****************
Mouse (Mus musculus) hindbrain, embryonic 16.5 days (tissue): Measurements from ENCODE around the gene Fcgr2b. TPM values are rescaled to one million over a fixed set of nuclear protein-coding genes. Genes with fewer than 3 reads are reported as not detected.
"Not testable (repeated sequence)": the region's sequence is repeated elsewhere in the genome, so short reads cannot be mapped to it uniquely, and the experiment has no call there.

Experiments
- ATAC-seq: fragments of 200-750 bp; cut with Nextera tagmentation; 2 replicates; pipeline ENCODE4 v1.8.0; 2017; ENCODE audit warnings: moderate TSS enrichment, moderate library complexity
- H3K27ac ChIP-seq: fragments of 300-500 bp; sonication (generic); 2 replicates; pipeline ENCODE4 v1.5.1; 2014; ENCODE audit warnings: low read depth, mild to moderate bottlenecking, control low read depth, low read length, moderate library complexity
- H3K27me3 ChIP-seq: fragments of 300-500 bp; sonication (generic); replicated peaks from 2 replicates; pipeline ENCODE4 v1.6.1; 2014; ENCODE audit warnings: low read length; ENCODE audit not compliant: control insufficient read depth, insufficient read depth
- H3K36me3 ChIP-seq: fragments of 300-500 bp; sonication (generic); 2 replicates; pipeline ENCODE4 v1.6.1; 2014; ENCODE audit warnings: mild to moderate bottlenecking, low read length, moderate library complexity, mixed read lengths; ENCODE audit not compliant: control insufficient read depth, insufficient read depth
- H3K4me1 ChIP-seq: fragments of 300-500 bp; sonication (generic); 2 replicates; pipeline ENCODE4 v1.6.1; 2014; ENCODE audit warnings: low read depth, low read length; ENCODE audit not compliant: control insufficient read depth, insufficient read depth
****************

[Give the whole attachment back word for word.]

Mouse (Mus musculus) hindbrain, embryonic 16.5 days (tissue): Measurements from ENCODE around the gene Fcgr2b. TPM values are rescaled to one million over a fixed set of nuclear protein-coding genes. Genes with fewer than 3 reads are reported as not detected.
"Not testable (repeated sequence)": the region's sequence is repeated elsewhere in the genome, so short reads cannot be mapped to it uniquely, and the experiment has no call there.

Experiments
- ATAC-seq: fragments of 200-750 bp; cut with Nextera tagmentation; 2 replicates; pipeline ENCODE4 v1.8.0; 2017; ENCODE audit warnings: moderate TSS enrichment, moderate library complexity
- H3K27ac ChIP-seq: fragments of 300-500 bp; sonication (generic); 2 replicates; pipeline ENCODE4 v1.5.1; 2014; ENCODE audit warnings: low read depth, mild to moderate bottlenecking, control low read depth, low read length, moderate library complexity
- H3K27me3 ChIP-seq: fragments of 300-500 bp; sonication (generic); replicated peaks from 2 replicates; pipeline ENCODE4 v1.6.1; 2014; ENCODE audit warnings: low read length; ENCODE audit not compliant: control insufficient read depth, insufficient read depth
- H3K36me3 ChIP-seq: fragments of 300-500 bp; sonication (generic); 2 replicates; pipeline ENCODE4 v1.6.1; 2014; ENCODE audit warnings: mild to moderate bottlenecking, low read length, moderate library complexity, mixed read lengths; ENCODE audit not compliant: control insufficient read depth, insufficient read depth
- H3K4me1 ChIP-seq: fragments of 300-500 bp; sonication (generic); 2 replicates; pipeline ENCODE4 v1.6.1; 2014; ENCODE audit warnings: low read depth, low read length; ENCODE audit not compliant: control insufficient read depth, insufficient read depth